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LARSON: Melting pot of life literally blends us all together

Susan Larson

Susan Larson

When I moved to Atlanta in 1973, I was invited to an old-fashioned Southern barbecue.

Not knowing how “old-fashioned” this event was, I brought a batch of my pizzelles, which were always a big hit back home because they require a special iron and are very time consuming to make.

When I placed them on the table, an elderly lady exclaimed, “Why, looky here! Susan brought us some northern cookies.”

“Actually, they’re Italian,” I said.

“Oh, my! We didn’t know you’re Italian,” she replied.

“I’m not,” I answered.

“Well, why in the world would anyone make Italian cookies if they’re not Italian?” she asked, as if that was the craziest thing in the world.

I later realized that for these people, anything other that grits, greens or black-eyed peas was considered to be foreign cuisine and it was all that they could do to conceive of something non-Southern, much less cross-cultural.

I didn’t think much about it until 1983 when a Greek family in Lilburn opened a pizza shop. Not only did they give it the Greek name of Colossus, but they used two kinds of Greek flour for the dough and topped it with feta cheese. People who aren’t Italian making Italian food? In the South?

Well, it wasn’t long before we started seeing other non-Italians getting in on the act creating Mexican pizza with jalapenos and Hawaiian pizza with pineapple. And then someone coined the term “fusion” for this style of cooking that blends cuisines from different cultures and restaurants started featuring these new-fangled entrees.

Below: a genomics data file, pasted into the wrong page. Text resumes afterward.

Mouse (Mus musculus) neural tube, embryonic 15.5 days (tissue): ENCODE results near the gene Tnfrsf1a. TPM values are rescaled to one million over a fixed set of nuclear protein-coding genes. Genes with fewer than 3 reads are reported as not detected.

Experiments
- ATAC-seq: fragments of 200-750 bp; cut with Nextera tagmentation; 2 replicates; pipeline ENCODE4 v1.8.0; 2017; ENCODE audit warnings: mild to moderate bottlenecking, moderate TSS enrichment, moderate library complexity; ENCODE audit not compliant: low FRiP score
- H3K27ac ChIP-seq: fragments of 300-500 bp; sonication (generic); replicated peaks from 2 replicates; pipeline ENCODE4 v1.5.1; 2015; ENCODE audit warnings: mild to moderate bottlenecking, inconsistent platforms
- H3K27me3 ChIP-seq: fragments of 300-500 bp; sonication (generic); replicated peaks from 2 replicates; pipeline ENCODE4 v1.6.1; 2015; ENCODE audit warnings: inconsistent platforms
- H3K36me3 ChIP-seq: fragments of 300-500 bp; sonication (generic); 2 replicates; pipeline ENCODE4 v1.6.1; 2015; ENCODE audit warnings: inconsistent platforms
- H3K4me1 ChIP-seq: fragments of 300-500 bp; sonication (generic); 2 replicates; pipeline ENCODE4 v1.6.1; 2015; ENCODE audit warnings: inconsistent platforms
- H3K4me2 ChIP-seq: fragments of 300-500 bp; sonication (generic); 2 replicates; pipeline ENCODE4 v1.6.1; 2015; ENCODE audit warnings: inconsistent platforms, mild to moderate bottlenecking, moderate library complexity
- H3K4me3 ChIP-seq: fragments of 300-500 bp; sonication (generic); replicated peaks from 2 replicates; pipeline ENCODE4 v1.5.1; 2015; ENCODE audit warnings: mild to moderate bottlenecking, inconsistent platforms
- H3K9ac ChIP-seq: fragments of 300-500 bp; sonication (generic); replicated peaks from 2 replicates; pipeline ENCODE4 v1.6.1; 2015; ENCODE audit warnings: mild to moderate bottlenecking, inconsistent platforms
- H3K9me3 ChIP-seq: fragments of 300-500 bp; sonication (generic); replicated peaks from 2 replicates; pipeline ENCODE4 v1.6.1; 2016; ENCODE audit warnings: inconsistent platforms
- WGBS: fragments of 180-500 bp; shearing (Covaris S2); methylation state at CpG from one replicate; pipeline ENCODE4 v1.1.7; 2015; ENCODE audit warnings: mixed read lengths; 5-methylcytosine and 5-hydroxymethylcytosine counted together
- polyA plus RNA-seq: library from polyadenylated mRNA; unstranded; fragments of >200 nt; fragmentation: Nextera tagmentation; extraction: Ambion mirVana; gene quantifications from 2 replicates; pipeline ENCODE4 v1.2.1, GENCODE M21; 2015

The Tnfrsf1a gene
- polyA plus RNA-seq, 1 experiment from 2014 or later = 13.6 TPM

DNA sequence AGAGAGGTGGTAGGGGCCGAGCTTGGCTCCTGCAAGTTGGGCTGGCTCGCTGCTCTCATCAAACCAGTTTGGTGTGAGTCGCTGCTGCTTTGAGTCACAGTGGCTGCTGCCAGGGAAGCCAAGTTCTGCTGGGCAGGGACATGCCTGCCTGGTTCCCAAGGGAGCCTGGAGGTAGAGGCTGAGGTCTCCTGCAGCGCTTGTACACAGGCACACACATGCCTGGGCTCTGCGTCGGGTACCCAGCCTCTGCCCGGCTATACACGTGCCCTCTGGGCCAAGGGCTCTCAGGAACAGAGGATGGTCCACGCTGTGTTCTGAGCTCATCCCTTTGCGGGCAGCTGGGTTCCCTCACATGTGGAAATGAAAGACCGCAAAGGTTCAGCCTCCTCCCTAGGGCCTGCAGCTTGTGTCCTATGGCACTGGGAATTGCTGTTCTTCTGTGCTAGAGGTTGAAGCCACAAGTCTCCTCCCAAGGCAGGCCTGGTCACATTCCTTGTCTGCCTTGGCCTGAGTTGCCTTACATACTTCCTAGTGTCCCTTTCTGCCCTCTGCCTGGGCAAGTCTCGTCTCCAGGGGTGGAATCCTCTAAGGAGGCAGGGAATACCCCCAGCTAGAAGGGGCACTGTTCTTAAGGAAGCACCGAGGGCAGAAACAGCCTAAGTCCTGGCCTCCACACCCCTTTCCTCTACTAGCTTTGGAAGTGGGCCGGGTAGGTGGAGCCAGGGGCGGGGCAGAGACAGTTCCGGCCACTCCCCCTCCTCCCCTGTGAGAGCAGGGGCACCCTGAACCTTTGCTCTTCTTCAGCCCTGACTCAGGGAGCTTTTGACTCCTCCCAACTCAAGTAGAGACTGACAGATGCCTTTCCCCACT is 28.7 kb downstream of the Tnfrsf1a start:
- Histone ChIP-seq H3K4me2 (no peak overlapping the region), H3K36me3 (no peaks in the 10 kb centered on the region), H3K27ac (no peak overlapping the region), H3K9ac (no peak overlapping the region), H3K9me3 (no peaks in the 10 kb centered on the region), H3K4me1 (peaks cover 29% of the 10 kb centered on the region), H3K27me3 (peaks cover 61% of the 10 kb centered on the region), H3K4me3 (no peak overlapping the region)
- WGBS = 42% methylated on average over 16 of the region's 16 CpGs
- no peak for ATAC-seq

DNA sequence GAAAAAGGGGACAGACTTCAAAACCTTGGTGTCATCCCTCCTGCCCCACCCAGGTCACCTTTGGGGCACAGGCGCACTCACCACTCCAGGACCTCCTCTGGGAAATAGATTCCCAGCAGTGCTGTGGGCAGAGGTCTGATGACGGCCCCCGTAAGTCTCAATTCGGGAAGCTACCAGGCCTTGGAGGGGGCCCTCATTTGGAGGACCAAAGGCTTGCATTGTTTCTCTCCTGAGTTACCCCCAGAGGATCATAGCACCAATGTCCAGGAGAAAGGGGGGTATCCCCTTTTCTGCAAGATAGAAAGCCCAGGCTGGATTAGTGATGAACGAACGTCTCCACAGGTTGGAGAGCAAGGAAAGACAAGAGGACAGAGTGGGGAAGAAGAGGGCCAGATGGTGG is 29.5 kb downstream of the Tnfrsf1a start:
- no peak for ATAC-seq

As they say in the South, I really get tickled by some of these combinations. For example, The Chinese Wok Express in Lilburn has been serving up authentic Asian cuisine for more than 15 years. But the owner Chen Jia has added a little cultural diversity to the menu: Chinese gyros. He stuffs Greek pita bread with chicken, beef or shrimp, which can be topped with either his special Asian sauce or Teriyaki sauce. And for the purists, he also offers traditional Greek gyros with lamb.

Eric Nguyen, whose name is even an interesting ethnic blend, recently opened a Vietnamese restaurant in Lilburn called Pho Delight, which offers a variety of exotic drinks and desserts, including Vietnamese coffee, a special coconut drink and freshly made avocado shakes. But Nguyen also adds a little Southern flair to the menu.

He takes fresh corn straight off the cob and sweetens it with sugar and coconut cream to make a pudding. But nothing could create more of a melting pot of culture and cuisine than his pudding made of taro mixed with — y’all are gonna’ love this — black-eyed peas.

Susan Larson is a Lilburn resident. You can send her more fusion stories at susanlarson4@yahoo.com.